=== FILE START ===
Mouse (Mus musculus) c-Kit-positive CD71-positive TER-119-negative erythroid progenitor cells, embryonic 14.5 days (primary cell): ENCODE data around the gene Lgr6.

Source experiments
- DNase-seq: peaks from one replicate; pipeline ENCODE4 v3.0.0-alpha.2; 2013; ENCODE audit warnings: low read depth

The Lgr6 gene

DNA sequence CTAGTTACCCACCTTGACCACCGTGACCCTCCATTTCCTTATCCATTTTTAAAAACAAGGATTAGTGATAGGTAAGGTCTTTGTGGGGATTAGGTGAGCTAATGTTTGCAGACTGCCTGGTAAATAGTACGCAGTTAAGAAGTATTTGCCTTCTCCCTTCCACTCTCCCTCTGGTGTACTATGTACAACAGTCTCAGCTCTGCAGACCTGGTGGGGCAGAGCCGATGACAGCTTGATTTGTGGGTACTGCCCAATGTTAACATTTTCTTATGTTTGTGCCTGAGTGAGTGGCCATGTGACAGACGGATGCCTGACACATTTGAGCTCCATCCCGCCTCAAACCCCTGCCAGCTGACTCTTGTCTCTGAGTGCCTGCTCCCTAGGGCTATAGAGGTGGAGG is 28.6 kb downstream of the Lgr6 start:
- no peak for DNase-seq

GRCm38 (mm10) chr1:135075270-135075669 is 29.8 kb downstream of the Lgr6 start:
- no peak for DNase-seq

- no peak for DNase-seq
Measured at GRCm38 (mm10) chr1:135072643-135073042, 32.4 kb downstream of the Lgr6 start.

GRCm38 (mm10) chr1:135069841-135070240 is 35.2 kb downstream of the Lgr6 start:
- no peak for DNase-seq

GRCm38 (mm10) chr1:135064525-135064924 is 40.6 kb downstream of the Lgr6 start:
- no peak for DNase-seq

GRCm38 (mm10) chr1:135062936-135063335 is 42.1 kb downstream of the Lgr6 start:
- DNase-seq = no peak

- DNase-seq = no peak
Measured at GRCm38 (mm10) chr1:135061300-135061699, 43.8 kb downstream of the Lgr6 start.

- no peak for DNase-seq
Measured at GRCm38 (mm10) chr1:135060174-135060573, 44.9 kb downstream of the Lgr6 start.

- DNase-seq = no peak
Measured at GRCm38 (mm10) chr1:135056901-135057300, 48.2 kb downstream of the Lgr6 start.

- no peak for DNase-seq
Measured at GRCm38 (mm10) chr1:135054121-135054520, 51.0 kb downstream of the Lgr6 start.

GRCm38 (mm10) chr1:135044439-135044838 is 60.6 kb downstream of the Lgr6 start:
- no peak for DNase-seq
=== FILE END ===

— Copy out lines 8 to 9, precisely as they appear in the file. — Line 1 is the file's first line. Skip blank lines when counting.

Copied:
- no peak for DNase-seq

- no peak for DNase-seq